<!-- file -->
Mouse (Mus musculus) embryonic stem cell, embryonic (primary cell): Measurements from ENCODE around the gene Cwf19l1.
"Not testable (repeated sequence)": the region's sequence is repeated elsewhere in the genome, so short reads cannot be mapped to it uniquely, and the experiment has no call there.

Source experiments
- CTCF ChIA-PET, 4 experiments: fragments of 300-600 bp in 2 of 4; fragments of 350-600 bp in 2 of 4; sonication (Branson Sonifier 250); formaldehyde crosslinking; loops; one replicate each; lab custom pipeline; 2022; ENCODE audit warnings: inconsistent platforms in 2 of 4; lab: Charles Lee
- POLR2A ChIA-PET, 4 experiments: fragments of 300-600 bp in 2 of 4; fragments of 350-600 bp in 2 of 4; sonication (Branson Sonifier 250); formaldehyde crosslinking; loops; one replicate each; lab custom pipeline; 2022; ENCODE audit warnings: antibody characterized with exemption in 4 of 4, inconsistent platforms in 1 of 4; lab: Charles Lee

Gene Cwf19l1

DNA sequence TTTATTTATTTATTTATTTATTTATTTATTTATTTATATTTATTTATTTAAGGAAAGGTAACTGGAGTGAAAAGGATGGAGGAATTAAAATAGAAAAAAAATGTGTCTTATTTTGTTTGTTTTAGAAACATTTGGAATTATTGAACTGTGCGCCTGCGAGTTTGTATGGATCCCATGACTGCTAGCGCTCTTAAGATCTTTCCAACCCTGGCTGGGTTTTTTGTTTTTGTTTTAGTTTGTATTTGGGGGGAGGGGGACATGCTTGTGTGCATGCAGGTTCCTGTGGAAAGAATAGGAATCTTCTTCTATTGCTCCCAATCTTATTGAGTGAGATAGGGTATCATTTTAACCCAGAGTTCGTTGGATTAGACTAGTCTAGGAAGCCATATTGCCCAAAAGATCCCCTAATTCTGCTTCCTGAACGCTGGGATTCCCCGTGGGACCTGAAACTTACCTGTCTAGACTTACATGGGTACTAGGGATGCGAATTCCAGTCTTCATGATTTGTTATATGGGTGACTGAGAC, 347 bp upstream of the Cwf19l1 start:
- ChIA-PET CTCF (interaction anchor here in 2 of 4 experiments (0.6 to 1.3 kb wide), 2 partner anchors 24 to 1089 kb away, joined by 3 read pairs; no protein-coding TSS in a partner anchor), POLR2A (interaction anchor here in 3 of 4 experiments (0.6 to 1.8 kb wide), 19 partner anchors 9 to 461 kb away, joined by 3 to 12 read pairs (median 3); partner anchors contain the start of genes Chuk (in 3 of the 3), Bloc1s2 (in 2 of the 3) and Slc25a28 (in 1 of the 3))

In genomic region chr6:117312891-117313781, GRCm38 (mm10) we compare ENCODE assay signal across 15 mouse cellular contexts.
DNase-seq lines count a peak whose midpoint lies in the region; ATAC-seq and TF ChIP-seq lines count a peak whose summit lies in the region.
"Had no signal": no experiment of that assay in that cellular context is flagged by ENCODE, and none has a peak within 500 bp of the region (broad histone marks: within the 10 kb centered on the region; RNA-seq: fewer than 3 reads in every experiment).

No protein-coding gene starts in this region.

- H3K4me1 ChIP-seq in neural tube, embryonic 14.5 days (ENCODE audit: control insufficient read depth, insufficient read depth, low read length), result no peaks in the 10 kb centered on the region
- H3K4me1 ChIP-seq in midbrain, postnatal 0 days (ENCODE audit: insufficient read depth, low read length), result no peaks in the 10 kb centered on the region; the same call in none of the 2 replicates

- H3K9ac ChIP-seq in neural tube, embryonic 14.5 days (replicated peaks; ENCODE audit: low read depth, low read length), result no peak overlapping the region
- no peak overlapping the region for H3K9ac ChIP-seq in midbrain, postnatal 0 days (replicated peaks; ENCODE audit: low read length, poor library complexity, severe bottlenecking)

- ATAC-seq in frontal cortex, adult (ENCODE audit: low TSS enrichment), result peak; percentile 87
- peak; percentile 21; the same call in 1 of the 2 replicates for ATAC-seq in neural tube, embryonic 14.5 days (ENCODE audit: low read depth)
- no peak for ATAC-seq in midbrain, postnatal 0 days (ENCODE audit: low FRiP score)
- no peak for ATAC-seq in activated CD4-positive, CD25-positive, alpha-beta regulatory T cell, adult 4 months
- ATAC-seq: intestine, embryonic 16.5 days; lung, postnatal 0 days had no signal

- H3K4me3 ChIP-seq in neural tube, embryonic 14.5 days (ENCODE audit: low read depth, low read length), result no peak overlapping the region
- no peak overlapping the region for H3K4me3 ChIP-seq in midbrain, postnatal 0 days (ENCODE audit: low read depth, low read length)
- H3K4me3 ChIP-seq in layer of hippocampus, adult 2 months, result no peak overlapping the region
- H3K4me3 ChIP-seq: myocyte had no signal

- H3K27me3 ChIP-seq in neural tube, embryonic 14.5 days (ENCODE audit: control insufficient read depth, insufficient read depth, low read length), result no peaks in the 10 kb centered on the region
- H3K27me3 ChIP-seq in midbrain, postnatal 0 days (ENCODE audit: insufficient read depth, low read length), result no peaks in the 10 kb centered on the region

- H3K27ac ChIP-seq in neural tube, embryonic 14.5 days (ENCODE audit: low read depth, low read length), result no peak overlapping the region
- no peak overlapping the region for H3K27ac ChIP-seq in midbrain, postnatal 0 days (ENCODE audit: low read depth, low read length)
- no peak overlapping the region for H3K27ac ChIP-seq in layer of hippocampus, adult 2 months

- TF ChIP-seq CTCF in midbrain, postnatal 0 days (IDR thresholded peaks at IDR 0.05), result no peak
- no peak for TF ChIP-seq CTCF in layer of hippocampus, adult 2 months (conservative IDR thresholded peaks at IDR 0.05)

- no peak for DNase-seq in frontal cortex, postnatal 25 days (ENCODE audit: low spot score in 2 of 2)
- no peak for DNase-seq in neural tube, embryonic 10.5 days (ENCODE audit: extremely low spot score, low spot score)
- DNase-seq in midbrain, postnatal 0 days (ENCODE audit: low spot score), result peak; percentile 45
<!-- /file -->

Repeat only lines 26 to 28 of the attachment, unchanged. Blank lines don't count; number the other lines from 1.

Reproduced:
- H3K27me3 ChIP-seq in neural tube, embryonic 14.5 days (ENCODE audit: control insufficient read depth, insufficient read depth, low read length), result no peaks in the 10 kb centered on the region
- H3K27me3 ChIP-seq in midbrain, postnatal 0 days (ENCODE audit: insufficient read depth, low read length), result no peaks in the 10 kb centered on the region

- H3K27ac ChIP-seq in neural tube, embryonic 14.5 days (ENCODE audit: low read depth, low read length), result no peak overlapping the region